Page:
While many wines get better with age, the same cannot be said for some irrevocable trusts. Maybe you’re the beneficiary of a trust created by your great grandfather seventy years ago that no longer makes sense. Or maybe you created an irrevocable trust twenty years ago that doesn’t work as it should. Is there any way to fix an irrevocable trust that has turned from a fine wine into vinegar? You may be surprised to learn that under certain circumstances the answer is yes, by “decanting” the old broken trust into a brand new one.
What Does It Mean to “Decant” a Trust?
Wine lovers know that the term “decant” means to pour wine from one container into another in order to open up the aromas and flavors of the wine. In the world of irrevocable trusts “decant” means the legal process through which the trustee appoints or distributes trust property in further trust for the benefit of one or more of the beneficiaries. In other words, the trustee transfers some or all of the property held in an existing trust into a brand new trust with different and more favorable terms.
When Does It Make Sense to Decant a Trust?
Decanting a trust makes sense under many different circumstances:
· Tweaking the trustee provisions to clarify who can or cannot serve as the trustee.
· Expanding or limiting the powers of the trustee.
· Converting a trust that terminates when a beneficiary reaches a certain age into a lifetime trust.
· Changing a support trust into a full discretionary trust in order to protect the trust assets from the beneficiary’s creditors.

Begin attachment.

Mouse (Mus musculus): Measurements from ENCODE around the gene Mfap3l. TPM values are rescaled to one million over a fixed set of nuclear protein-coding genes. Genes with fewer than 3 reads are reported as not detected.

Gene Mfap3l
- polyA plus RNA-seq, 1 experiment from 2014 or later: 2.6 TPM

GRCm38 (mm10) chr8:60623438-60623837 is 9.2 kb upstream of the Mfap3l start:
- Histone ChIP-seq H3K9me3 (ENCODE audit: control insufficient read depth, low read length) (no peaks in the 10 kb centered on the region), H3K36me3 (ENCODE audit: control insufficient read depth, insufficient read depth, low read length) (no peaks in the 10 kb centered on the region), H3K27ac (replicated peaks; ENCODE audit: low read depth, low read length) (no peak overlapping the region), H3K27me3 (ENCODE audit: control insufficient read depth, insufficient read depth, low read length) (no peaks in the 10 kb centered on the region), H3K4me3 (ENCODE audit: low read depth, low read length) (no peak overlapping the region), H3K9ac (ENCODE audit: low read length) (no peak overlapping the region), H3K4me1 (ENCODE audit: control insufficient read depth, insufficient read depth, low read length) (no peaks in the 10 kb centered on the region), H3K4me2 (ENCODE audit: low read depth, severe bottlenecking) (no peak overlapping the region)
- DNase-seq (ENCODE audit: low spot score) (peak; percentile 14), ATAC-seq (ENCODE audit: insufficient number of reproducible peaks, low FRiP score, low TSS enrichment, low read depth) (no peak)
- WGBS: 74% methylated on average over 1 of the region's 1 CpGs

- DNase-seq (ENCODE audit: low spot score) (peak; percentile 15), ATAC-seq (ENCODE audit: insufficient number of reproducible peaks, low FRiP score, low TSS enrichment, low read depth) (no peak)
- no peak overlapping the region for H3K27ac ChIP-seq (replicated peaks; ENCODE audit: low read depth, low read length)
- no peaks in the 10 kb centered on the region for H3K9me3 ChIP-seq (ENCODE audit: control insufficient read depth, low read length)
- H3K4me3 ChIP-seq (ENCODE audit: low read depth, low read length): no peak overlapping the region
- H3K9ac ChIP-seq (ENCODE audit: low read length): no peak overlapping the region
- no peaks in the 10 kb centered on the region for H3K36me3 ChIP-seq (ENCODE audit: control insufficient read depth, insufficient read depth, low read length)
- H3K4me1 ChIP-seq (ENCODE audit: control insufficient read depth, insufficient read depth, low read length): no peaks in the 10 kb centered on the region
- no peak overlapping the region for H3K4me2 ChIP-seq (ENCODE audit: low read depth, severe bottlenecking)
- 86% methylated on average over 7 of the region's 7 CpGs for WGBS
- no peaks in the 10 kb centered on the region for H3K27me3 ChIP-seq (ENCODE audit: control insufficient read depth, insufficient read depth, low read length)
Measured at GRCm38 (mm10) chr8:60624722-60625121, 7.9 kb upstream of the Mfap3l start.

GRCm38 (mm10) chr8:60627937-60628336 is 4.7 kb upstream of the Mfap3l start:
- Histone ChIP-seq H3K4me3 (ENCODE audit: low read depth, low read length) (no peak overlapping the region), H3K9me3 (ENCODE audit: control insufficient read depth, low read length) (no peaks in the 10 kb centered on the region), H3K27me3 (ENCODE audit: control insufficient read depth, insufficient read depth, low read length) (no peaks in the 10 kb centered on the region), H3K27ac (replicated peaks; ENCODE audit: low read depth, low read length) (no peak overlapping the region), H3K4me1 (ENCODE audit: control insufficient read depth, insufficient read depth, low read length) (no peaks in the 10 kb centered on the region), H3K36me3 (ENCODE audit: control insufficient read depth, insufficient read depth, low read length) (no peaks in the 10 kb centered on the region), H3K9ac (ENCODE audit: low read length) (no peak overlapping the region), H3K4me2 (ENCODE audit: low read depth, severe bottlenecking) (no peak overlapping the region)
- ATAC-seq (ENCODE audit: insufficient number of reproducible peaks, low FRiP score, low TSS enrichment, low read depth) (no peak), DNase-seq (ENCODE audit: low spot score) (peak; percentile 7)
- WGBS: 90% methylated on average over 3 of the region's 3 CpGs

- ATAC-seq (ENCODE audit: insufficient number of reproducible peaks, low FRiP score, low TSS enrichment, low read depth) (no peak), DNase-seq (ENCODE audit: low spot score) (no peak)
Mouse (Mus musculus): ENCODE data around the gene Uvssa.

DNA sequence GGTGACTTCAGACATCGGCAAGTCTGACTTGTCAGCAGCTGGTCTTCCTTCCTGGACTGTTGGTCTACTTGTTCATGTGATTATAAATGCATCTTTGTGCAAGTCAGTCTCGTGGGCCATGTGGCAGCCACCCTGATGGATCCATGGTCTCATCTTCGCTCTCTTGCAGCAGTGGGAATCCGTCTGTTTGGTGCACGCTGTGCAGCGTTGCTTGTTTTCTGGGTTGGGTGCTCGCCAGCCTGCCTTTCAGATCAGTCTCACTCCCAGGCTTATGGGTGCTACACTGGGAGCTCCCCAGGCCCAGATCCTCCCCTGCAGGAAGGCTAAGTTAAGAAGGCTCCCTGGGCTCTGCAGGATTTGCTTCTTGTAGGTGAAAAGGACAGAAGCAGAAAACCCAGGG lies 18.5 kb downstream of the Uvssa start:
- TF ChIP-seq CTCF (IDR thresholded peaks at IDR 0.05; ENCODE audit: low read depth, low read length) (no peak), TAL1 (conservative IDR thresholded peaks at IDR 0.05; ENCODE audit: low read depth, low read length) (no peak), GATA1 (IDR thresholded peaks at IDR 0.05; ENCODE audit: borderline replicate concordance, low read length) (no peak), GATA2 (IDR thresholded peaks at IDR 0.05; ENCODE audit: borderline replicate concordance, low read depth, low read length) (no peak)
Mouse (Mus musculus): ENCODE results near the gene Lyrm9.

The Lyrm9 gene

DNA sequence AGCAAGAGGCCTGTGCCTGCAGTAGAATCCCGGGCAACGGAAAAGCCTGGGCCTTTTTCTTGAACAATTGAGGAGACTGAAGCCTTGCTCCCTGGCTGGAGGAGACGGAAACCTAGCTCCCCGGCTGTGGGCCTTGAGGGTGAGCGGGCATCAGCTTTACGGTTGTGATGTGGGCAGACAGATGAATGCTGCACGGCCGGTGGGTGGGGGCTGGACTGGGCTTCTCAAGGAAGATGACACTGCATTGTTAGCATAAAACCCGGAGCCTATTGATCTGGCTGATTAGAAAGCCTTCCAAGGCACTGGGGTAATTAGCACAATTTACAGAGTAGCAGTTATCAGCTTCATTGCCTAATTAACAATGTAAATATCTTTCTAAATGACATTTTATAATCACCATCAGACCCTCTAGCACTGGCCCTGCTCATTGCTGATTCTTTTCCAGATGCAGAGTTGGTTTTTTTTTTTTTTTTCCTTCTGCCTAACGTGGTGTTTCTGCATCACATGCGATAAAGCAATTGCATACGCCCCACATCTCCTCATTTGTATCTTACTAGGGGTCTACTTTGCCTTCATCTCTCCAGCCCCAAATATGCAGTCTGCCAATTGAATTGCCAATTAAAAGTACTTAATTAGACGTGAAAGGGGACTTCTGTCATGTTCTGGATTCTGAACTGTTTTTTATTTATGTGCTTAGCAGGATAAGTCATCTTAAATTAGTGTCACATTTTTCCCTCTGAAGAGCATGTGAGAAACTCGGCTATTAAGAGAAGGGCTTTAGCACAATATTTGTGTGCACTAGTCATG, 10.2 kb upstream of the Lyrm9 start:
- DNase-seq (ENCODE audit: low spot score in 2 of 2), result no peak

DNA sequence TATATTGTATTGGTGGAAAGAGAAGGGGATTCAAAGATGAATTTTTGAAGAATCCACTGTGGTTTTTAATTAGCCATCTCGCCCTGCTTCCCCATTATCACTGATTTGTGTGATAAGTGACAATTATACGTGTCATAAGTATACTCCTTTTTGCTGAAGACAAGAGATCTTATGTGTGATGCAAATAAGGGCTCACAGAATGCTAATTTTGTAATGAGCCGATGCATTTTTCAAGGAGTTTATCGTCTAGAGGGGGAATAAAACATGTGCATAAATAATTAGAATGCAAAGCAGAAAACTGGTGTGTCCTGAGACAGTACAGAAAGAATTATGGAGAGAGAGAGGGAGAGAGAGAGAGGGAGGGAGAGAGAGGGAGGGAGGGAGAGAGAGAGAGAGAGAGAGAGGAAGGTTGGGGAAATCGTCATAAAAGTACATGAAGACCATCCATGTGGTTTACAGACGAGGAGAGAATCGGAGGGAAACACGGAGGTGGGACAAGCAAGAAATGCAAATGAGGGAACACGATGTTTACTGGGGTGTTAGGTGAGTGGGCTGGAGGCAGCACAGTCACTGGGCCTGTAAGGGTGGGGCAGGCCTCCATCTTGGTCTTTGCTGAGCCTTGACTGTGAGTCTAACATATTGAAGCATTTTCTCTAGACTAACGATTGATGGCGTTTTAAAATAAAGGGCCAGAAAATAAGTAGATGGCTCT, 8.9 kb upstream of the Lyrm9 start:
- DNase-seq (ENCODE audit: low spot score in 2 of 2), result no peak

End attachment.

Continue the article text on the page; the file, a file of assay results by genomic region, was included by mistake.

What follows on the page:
· Clarifying ambiguous provisions or drafting errors in the existing trust.
· Changing the governing law or trust situs to a less taxing or more beneficiary-friendly state.
· Adding, modifying or removing powers of appointment for income tax or other reasons.
· Merging similar trusts into a single trust for the same beneficiary.
· Creating separate trusts from a single trust to address the differing needs of multiple beneficiaries.
· Providing for and protecting a special needs beneficiary.
What is the Process for Decanting a Trust?
First of all, decanting must be allowed under applicable state case law or statutory law. Aside from this, the trust agreement may contain specific instructions with regard to when or how a trust may be decanted.
Once it is determined that a trust can and should be decanted, the next step is for the trustee to create the new trust agreement with the desired provisions. The trustee must then transfer some or all of the property from the existing trust into the new trust. Any assets remaining in the existing trust will continue to be administered under its terms, otherwise the empty trust will terminate.
Beware: Decanting is Not the Only Solution to Fix a Broken Trust
While decanting may work under certain circumstances, it is not the only way to fix a “broken” irrevocable trust. Our firm can help you evaluate all of the options available to fix your broken trust and determine which ones will work the best for your situation.
To comply with the U.S. Treasury regulations, we must inform you that (i) any U.S. federal tax advice contained in this newsletter was not intended or written to be used, and cannot be used, by any person for the purpose of avoiding U.S. federal tax penalties that may be imposed on such person and (ii) each taxpayer should seek advice from their tax adviser based on the taxpayer’s particular circumstances.